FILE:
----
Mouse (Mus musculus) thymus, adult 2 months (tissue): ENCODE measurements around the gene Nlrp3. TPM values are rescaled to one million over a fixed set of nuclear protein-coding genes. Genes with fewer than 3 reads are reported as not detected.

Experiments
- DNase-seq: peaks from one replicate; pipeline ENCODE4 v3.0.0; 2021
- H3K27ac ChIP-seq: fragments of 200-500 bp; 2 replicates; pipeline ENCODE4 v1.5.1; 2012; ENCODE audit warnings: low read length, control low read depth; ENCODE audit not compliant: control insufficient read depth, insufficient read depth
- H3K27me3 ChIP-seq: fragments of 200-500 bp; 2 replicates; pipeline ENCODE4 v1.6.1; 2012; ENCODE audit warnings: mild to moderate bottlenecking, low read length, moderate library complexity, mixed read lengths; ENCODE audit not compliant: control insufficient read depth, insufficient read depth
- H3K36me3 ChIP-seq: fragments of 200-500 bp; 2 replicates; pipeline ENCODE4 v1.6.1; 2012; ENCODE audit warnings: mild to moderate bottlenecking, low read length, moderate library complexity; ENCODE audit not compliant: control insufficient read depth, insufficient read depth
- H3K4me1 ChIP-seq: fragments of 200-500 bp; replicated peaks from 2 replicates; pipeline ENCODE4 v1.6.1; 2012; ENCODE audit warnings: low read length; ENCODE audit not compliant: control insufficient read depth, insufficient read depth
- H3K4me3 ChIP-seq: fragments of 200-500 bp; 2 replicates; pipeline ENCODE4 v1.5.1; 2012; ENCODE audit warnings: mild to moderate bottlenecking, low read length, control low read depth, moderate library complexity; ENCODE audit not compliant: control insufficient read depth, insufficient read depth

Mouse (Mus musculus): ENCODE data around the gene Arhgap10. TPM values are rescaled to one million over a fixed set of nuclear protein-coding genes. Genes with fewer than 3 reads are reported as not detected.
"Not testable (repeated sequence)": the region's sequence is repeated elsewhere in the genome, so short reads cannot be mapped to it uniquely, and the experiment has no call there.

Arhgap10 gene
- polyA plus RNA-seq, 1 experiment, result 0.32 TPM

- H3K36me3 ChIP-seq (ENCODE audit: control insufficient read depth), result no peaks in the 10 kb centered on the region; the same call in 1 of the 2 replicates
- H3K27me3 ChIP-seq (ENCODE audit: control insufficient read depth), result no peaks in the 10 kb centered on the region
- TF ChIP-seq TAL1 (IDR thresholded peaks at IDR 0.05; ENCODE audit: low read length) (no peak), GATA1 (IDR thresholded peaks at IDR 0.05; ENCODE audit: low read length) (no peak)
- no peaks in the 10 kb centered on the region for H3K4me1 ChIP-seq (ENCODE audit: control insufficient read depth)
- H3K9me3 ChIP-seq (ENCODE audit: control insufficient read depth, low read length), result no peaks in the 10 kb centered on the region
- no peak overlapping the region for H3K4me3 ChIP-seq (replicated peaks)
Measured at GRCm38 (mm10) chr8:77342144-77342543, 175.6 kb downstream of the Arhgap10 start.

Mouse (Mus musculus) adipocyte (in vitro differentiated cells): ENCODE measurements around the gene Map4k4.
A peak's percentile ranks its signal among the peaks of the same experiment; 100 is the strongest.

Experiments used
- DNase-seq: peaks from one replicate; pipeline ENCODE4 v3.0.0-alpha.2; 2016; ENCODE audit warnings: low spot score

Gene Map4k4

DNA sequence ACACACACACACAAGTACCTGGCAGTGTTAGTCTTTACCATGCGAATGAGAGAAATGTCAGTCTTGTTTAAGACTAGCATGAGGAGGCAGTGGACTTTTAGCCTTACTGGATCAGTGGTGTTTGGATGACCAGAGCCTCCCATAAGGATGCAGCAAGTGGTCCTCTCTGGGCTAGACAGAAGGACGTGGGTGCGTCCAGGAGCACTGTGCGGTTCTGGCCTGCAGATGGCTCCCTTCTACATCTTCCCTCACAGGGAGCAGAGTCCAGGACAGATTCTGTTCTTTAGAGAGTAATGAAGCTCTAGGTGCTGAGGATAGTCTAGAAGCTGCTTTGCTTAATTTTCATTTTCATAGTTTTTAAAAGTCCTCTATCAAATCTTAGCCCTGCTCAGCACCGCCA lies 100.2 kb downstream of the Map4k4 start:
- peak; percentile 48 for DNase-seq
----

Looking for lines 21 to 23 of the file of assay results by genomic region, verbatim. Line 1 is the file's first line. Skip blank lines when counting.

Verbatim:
A peak's percentile ranks its signal among the peaks of the same experiment; 100 is the strongest.

Experiments used
- DNase-seq: peaks from one replicate; pipeline ENCODE4 v3.0.0-alpha.2; 2016; ENCODE audit warnings: low spot score